How do I make my graphs?

March 15, 2013
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(This article was first published on Statistical Modeling, Causal Inference, and Social Science » R, and kindly contributed to R-bloggers)

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Someone who wishes to remain anonymous writes:

I’ve been following your blog a long time and enjoy your posts on visualization/statistical graphics matters. I don’t recall however you ever describing the details of your setup for plotting. I’m a new R user (convert from matplotlib) and would love to know your thoughts on the ideal setup: do you use mainly the R base? Do you use lattice? What do you think of ggplot2? etc.

I found ggplot2 nearly indecipherable until a recent eureka moment, and I think its default theme is a waste tremendous ink (all those silly grey backgrounds and grids are really unnecessary), but if you customize that away it can be made to look like ordinary, pretty statistical graphs.

Feel free to respond on your blog, but if you do, please remove my name from the post (my colleagues already make fun of me for thinking about visualization too much.)

I love that last bit!

Anyway, my response is that I do everything in base graphics (using my own defaults), and usually I make a graph by using some previous graph as a template. That works for most of my graphs. Here’s an example, and here’s another.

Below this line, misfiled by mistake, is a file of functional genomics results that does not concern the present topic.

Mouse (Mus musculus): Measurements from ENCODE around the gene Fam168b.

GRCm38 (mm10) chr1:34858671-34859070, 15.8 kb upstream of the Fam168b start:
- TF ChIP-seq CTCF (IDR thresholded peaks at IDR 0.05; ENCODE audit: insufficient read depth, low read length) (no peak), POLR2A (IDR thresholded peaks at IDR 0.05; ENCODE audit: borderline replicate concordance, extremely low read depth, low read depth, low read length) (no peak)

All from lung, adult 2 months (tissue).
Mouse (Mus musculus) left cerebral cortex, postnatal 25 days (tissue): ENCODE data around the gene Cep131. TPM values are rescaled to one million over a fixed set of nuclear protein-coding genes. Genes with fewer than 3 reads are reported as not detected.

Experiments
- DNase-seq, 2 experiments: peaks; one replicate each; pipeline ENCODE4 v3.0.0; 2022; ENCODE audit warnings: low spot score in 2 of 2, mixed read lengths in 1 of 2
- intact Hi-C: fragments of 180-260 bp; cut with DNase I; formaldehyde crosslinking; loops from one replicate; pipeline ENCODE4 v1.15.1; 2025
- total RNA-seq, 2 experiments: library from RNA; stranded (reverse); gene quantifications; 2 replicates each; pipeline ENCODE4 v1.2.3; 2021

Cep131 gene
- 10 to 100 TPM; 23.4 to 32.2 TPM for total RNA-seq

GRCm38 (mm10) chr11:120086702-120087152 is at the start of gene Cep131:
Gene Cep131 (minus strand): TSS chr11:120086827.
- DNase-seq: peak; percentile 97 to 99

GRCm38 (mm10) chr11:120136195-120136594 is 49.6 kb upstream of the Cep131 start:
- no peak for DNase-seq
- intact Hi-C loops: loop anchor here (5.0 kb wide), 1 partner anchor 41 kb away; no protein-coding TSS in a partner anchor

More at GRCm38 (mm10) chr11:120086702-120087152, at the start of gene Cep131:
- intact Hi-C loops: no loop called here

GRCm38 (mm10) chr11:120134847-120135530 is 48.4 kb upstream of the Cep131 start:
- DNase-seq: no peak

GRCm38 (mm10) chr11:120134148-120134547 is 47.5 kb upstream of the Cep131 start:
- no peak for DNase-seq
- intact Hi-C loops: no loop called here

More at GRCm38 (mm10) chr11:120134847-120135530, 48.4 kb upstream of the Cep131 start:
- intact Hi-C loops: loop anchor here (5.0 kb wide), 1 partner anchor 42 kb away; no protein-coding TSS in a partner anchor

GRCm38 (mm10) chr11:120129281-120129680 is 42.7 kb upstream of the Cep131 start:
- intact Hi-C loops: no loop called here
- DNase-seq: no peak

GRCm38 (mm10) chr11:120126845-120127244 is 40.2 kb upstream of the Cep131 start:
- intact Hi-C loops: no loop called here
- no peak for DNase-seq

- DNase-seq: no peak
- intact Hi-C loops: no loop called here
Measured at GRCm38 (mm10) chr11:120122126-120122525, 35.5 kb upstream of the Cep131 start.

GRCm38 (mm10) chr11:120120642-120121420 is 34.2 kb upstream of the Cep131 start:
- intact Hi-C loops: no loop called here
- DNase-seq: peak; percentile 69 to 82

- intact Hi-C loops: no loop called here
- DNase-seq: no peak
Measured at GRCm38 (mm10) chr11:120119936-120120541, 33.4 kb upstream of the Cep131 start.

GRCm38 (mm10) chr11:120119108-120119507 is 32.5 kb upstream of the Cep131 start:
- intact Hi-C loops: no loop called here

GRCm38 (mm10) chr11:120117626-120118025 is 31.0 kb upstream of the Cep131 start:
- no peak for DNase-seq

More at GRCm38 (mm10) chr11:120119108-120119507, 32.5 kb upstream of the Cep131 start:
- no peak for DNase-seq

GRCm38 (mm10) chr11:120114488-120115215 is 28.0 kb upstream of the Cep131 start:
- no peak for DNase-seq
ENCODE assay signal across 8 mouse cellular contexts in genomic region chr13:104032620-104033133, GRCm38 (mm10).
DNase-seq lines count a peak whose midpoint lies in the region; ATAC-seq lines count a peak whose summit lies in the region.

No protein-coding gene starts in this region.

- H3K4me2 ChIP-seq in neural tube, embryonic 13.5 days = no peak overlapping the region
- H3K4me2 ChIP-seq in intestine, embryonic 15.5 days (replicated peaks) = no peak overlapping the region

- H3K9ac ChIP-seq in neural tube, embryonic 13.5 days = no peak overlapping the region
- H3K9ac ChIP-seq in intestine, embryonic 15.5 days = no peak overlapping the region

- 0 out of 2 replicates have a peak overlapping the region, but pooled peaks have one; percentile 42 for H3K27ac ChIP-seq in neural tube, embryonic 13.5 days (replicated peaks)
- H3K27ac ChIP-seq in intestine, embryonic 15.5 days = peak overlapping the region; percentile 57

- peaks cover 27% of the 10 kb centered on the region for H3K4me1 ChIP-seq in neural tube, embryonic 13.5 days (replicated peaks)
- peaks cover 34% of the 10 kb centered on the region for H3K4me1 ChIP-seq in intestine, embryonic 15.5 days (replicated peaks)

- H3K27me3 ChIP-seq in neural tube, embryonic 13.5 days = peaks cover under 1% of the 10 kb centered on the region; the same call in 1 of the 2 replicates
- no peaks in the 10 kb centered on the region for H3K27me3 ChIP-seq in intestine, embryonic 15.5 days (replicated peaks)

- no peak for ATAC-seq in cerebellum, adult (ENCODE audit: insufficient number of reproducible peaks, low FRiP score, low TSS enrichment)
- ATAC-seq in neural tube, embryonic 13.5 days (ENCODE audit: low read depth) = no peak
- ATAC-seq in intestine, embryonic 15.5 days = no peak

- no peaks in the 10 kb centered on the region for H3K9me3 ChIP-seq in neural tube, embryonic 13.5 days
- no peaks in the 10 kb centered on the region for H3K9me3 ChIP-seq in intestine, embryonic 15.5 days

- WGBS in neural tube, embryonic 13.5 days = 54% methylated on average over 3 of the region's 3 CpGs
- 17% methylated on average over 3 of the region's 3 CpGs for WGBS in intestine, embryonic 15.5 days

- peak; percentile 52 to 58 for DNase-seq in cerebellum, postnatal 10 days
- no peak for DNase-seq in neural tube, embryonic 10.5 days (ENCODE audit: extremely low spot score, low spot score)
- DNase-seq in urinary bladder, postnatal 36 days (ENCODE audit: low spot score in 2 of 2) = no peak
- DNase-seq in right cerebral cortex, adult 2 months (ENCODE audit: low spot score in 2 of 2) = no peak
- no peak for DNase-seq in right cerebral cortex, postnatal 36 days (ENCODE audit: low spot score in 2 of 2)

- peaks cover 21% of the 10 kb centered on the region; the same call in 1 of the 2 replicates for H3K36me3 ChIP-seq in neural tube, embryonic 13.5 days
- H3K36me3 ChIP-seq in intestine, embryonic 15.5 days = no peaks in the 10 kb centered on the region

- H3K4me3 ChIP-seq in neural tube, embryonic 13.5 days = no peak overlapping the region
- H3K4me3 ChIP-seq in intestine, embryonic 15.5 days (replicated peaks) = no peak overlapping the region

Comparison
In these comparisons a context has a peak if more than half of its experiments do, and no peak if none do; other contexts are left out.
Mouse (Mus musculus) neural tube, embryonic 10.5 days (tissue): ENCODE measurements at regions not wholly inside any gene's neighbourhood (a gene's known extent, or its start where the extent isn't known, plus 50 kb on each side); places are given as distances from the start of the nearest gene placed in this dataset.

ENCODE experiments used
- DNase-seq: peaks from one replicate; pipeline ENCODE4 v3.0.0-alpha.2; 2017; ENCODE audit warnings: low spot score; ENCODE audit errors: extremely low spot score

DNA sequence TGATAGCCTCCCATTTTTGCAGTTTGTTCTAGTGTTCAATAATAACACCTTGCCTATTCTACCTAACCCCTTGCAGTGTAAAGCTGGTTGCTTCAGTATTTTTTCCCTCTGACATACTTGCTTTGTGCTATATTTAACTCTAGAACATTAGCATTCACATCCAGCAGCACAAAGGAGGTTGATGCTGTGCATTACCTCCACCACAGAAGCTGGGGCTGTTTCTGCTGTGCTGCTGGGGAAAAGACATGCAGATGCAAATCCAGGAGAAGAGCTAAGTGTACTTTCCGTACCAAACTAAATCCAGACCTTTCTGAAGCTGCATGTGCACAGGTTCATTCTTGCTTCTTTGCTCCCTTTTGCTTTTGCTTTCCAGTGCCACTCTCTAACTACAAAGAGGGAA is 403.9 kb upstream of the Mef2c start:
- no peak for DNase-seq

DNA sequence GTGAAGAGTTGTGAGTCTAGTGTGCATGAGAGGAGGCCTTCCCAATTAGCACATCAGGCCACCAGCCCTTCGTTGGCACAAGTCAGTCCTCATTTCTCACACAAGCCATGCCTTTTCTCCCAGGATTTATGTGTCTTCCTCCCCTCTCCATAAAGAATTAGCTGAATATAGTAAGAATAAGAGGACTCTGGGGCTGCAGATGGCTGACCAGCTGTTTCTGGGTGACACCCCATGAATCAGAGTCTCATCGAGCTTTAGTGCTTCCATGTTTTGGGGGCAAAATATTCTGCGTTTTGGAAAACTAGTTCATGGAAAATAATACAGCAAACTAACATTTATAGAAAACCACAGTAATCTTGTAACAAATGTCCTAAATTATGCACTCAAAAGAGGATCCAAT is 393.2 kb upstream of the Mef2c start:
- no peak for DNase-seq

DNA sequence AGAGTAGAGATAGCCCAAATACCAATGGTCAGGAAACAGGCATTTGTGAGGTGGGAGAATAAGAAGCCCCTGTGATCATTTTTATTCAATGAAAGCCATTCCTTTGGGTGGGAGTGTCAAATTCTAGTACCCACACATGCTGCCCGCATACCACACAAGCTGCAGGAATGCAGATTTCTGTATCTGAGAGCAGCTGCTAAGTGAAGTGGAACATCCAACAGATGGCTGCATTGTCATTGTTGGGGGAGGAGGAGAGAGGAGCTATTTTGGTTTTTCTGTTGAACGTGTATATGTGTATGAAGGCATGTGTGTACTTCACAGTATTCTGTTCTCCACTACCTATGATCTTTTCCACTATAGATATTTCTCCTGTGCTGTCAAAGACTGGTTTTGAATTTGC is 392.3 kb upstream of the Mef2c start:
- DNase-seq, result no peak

But the beautiful grids of maps (see here, for example), those I did by asking Yu-Sung, Daniel, Yair, etc., to make them, and then going back and forth making them better. That reminds me: I have to finish a paper I’m writing with Yair about the details of what makes these graphs work. We’ve talked about having these maps made by default in the “mrp” package but I don’t think we’re quite there yet.

If I could start over, maybe I’d use lattice or ggplot2. I use what I’m comfortable with, but it’s not always so great. I don’t know that I can make any general recommendations, except that once you have a graph you like, you can use it as a starting point for your next plot. My own graphs have gradually improved over the decades (as I discuss in this presentation). I think someone starting out now should be able to do much better.

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P.S. I’ve purposely included some not-so-fancy graphs here (and some made by others working with me) to emphasize that statistical graphics is an everyday job, it’s not just about creating showcase pieces.

The post How do I make my graphs? appeared first on Statistical Modeling, Causal Inference, and Social Science.

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